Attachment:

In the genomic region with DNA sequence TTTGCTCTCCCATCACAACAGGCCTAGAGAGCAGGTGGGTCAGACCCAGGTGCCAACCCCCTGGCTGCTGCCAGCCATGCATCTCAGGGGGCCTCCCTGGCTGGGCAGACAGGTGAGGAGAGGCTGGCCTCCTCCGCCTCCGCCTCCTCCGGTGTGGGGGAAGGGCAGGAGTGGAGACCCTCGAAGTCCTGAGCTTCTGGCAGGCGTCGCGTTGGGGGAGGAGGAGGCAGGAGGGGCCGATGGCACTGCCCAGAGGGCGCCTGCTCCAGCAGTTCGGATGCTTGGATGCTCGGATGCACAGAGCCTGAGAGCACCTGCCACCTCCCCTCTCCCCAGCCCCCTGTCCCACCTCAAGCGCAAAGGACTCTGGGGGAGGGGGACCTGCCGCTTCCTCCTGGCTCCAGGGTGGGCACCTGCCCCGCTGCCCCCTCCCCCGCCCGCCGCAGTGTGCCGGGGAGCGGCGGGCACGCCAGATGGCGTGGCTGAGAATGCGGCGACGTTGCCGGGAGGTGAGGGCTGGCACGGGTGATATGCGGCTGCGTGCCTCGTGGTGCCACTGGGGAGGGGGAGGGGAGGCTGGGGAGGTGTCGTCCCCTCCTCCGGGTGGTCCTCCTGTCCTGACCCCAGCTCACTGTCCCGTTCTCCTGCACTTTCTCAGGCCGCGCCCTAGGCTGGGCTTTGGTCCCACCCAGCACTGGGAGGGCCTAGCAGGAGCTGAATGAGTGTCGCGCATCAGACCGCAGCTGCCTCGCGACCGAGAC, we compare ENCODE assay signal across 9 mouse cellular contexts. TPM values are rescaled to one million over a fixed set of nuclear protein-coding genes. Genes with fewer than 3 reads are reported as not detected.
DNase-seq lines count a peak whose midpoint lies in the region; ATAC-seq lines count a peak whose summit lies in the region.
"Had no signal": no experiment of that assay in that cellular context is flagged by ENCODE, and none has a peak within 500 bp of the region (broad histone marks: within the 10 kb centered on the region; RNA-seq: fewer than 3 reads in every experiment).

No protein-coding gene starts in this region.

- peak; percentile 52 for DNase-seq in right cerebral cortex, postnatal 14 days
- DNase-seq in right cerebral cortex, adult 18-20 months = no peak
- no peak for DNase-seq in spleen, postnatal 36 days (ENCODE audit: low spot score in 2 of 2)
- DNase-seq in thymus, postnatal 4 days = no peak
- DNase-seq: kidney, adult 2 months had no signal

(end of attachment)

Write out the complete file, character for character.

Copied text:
In the genomic region with DNA sequence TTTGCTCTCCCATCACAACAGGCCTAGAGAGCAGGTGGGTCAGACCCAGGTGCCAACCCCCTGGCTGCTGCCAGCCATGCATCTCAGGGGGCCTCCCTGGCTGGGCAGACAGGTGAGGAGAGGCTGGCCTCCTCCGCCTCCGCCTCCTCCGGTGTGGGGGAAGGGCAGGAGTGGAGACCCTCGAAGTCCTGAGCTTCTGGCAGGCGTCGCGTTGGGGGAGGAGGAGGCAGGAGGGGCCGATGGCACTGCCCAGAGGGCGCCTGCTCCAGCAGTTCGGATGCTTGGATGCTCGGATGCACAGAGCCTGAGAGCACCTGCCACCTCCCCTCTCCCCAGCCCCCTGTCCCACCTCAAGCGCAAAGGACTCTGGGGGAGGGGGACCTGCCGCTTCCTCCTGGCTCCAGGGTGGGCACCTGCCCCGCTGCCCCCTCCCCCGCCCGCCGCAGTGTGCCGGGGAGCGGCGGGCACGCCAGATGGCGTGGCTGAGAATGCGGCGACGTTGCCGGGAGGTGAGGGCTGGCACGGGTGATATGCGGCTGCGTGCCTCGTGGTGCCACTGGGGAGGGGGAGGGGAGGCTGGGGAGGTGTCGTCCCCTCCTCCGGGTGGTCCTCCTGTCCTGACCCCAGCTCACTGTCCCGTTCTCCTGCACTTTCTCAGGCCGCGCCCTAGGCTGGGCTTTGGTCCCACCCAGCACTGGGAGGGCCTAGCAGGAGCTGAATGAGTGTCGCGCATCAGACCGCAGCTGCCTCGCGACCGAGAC, we compare ENCODE assay signal across 9 mouse cellular contexts. TPM values are rescaled to one million over a fixed set of nuclear protein-coding genes. Genes with fewer than 3 reads are reported as not detected.
DNase-seq lines count a peak whose midpoint lies in the region; ATAC-seq lines count a peak whose summit lies in the region.
"Had no signal": no experiment of that assay in that cellular context is flagged by ENCODE, and none has a peak within 500 bp of the region (broad histone marks: within the 10 kb centered on the region; RNA-seq: fewer than 3 reads in every experiment).

No protein-coding gene starts in this region.

- peak; percentile 52 for DNase-seq in right cerebral cortex, postnatal 14 days
- DNase-seq in right cerebral cortex, adult 18-20 months = no peak
- no peak for DNase-seq in spleen, postnatal 36 days (ENCODE audit: low spot score in 2 of 2)
- DNase-seq in thymus, postnatal 4 days = no peak
- DNase-seq: kidney, adult 2 months had no signal